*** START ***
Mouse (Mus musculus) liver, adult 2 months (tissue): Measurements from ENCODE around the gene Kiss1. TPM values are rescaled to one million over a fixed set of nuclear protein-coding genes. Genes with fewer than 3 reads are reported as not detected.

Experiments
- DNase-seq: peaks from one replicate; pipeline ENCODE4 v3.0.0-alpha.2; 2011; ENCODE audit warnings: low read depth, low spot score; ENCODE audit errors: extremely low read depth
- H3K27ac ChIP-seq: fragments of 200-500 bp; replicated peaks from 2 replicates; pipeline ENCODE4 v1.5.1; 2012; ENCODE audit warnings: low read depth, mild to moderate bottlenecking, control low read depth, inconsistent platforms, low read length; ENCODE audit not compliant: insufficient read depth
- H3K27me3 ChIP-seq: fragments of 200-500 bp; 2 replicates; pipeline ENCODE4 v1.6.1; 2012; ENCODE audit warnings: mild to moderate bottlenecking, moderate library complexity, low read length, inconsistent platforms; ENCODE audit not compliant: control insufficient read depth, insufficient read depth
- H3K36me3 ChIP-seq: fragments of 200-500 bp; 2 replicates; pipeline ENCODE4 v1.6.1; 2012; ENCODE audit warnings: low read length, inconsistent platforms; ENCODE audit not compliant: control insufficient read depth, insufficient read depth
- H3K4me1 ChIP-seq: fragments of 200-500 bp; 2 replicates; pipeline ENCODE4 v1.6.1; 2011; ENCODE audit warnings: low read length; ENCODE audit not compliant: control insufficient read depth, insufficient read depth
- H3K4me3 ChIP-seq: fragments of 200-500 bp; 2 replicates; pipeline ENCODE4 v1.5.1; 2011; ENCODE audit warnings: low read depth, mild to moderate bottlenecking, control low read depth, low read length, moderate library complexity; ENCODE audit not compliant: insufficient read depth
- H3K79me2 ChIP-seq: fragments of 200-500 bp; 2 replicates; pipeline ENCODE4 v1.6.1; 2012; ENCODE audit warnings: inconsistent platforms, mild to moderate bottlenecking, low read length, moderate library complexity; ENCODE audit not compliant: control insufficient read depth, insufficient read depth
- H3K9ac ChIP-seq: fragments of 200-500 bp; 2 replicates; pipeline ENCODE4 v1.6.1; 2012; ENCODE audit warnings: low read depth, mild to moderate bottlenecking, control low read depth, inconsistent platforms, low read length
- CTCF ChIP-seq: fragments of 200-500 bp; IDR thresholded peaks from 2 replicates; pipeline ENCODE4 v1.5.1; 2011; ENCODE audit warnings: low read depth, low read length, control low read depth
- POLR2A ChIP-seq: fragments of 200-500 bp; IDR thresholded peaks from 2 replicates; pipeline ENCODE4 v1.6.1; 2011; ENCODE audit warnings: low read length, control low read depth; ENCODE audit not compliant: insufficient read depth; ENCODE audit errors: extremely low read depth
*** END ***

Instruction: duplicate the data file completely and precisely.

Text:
Mouse (Mus musculus) liver, adult 2 months (tissue): Measurements from ENCODE around the gene Kiss1. TPM values are rescaled to one million over a fixed set of nuclear protein-coding genes. Genes with fewer than 3 reads are reported as not detected.

Experiments
- DNase-seq: peaks from one replicate; pipeline ENCODE4 v3.0.0-alpha.2; 2011; ENCODE audit warnings: low read depth, low spot score; ENCODE audit errors: extremely low read depth
- H3K27ac ChIP-seq: fragments of 200-500 bp; replicated peaks from 2 replicates; pipeline ENCODE4 v1.5.1; 2012; ENCODE audit warnings: low read depth, mild to moderate bottlenecking, control low read depth, inconsistent platforms, low read length; ENCODE audit not compliant: insufficient read depth
- H3K27me3 ChIP-seq: fragments of 200-500 bp; 2 replicates; pipeline ENCODE4 v1.6.1; 2012; ENCODE audit warnings: mild to moderate bottlenecking, moderate library complexity, low read length, inconsistent platforms; ENCODE audit not compliant: control insufficient read depth, insufficient read depth
- H3K36me3 ChIP-seq: fragments of 200-500 bp; 2 replicates; pipeline ENCODE4 v1.6.1; 2012; ENCODE audit warnings: low read length, inconsistent platforms; ENCODE audit not compliant: control insufficient read depth, insufficient read depth
- H3K4me1 ChIP-seq: fragments of 200-500 bp; 2 replicates; pipeline ENCODE4 v1.6.1; 2011; ENCODE audit warnings: low read length; ENCODE audit not compliant: control insufficient read depth, insufficient read depth
- H3K4me3 ChIP-seq: fragments of 200-500 bp; 2 replicates; pipeline ENCODE4 v1.5.1; 2011; ENCODE audit warnings: low read depth, mild to moderate bottlenecking, control low read depth, low read length, moderate library complexity; ENCODE audit not compliant: insufficient read depth
- H3K79me2 ChIP-seq: fragments of 200-500 bp; 2 replicates; pipeline ENCODE4 v1.6.1; 2012; ENCODE audit warnings: inconsistent platforms, mild to moderate bottlenecking, low read length, moderate library complexity; ENCODE audit not compliant: control insufficient read depth, insufficient read depth
- H3K9ac ChIP-seq: fragments of 200-500 bp; 2 replicates; pipeline ENCODE4 v1.6.1; 2012; ENCODE audit warnings: low read depth, mild to moderate bottlenecking, control low read depth, inconsistent platforms, low read length
- CTCF ChIP-seq: fragments of 200-500 bp; IDR thresholded peaks from 2 replicates; pipeline ENCODE4 v1.5.1; 2011; ENCODE audit warnings: low read depth, low read length, control low read depth
- POLR2A ChIP-seq: fragments of 200-500 bp; IDR thresholded peaks from 2 replicates; pipeline ENCODE4 v1.6.1; 2011; ENCODE audit warnings: low read length, control low read depth; ENCODE audit not compliant: insufficient read depth; ENCODE audit errors: extremely low read depth